The number of people who have opted out of the NHS pension scheme trebled last year, according to its most recent set of accounts.
The NHS Business Services Authority NHS Pension Scheme 2022-23 annual accounts, published last month, showed 64,780 people opted out with deferred pension rights in 2022-23. By comparison, just 20,868 opted out with deferred pension rights the year before, making this year’s figure a rise of 210 per cent. It is also well up on the pre-covid figure of 34,764 opt-outs in 2019.
There was also a rise in the number of re-employed pensioner members, rising to 3,916, up 125 per cent from 1,743 in 2021-22. The numbers remain very small compared to the total NHS workforce.
NHSBSA will defer pension benefits – meaning the amount built up will remain in the scheme and can be paid at retirement age – when somebody has been a scheme member for at least two years or has transferred a personal pension into the NHS pension scheme. The pension benefits will be deferred after the person has left the scheme for at least 12 months.
Graham Crossley, NHS pensions expert at Quilter, said: “The cost of living is definitely going to be one of the major factors surrounding why there has been a big surge in the number of people opting out of the NHS pension scheme. Unfortunately, with finances stretched, some people have decided to leave the scheme in a bid to have more money in their pocket today.”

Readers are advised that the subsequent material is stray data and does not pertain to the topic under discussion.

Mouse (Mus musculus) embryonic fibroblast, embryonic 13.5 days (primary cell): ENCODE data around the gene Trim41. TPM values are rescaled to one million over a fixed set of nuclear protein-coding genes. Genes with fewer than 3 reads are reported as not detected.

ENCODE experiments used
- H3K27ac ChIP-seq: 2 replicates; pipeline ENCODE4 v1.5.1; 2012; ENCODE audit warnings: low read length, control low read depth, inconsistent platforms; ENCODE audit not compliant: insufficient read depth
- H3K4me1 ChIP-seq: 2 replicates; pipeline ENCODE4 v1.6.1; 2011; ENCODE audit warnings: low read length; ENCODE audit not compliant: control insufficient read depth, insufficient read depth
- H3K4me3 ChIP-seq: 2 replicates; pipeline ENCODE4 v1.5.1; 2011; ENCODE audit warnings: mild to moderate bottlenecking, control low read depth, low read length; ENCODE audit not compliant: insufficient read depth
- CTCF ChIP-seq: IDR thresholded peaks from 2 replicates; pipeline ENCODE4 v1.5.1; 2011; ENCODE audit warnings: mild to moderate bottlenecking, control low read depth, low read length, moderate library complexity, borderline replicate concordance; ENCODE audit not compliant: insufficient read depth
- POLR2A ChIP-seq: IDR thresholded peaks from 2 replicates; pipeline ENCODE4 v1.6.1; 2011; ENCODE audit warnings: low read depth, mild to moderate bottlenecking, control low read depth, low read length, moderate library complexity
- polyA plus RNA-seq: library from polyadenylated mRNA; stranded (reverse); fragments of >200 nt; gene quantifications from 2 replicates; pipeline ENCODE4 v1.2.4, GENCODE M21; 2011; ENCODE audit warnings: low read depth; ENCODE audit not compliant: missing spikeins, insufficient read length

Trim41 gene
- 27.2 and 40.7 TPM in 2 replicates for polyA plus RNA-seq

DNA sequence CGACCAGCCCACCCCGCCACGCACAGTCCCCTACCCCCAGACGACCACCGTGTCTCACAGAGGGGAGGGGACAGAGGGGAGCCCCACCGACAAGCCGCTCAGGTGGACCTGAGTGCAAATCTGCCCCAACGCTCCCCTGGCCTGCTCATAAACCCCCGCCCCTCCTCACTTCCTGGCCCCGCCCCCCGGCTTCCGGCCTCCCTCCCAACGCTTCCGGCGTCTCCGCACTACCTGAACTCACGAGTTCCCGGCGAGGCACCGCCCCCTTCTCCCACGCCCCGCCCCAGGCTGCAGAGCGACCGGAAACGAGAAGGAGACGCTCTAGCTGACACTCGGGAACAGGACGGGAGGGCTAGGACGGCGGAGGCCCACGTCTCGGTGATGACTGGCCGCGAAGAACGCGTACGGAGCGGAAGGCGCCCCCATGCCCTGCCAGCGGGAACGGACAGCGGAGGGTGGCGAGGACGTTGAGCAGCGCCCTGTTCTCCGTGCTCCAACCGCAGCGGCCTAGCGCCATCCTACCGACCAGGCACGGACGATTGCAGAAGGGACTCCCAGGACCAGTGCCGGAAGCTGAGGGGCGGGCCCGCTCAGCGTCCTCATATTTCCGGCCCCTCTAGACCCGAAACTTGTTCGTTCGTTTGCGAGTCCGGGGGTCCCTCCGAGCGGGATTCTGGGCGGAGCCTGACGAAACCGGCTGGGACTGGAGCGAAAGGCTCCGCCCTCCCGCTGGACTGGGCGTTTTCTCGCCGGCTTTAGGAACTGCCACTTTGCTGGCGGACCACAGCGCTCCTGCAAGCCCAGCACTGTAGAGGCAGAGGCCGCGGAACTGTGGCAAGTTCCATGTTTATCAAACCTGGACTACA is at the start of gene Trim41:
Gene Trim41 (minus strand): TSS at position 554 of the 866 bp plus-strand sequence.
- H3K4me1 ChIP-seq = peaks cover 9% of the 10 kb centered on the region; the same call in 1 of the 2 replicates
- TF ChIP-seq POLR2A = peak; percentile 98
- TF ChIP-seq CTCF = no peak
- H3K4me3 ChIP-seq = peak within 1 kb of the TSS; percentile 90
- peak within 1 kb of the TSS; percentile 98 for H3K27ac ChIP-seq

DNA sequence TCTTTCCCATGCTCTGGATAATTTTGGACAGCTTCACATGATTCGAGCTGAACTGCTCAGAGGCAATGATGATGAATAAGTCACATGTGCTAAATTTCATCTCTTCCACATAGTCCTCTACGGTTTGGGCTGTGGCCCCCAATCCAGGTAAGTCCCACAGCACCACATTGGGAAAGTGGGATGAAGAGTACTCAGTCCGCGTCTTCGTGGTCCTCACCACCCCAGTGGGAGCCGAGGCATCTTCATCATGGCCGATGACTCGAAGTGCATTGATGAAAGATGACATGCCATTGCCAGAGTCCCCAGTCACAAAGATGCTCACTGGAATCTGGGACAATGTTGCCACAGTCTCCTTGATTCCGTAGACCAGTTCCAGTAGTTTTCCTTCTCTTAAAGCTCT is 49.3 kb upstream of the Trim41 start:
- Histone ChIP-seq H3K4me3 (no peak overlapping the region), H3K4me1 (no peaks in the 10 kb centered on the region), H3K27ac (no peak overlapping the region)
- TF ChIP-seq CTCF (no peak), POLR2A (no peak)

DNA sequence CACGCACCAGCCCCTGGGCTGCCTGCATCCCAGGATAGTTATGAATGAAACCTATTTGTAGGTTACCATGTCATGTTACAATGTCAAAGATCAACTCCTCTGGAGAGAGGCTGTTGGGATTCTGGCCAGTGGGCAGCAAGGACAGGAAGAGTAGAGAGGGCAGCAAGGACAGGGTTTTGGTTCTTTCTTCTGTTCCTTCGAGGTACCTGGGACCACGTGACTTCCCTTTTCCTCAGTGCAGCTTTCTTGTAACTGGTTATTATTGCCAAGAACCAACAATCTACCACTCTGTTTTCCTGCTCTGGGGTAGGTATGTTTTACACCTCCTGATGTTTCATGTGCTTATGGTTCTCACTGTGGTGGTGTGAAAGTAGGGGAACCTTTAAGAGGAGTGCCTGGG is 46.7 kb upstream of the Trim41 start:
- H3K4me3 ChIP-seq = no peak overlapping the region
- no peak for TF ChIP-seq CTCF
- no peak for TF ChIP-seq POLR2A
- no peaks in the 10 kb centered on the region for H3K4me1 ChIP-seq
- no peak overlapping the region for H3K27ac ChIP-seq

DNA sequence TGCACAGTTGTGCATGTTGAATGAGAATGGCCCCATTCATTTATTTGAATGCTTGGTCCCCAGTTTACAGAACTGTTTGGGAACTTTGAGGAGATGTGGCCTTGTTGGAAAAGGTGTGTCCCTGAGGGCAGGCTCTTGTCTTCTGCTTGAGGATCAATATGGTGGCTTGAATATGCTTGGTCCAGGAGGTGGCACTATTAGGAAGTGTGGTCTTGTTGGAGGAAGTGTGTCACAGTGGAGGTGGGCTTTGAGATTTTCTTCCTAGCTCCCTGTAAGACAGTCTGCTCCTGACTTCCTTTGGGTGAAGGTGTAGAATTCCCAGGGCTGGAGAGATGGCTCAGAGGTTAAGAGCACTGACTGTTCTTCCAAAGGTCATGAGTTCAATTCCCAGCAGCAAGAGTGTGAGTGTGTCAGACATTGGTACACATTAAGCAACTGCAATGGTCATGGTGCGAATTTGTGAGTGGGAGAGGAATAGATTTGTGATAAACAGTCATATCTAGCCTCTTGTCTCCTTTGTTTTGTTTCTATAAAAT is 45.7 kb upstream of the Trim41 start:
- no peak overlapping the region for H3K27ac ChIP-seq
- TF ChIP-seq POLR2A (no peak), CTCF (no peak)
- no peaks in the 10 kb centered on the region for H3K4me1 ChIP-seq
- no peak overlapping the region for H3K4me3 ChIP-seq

Miriam Deakin, NHS Providers director of policy and strategy, added that its previous research had suggested “more staff were opting out due to concerns over the affordability of contributions amid the ongoing cost of living crisis” and “it remains alarming that so many NHS staff feel they have to give up a core element of their overall pay package”.
She added: “Similarly, the sharp rise in the number of NHS staff who have retired but chosen to come back to the health service could be due to a range of factors including how cost-of-living pressures are hitting people hard, as well as policy measures to encourage people to return to the service.”
HSJ has previously reported on a large wave of pension opt-outs taking place between 2015 and 2017, likely prompted by how tax legislation interacts with the NHS pension, leading to some higher-paid members receiving steep, unexpected tax bills.
The government has since made adjustments to pension tax to mitigate this. In the latest budget, the government announced it would cut lifetime allowance entirely and increase the annual allowance by 50 per cent, although these changes took effect after the end of the 2022-23 financial year.
The government has also changed the pension rules around retire-and-return to encourage those who have retired from the NHS to return. Again, this change took place after the end of the 2022-23 financial year.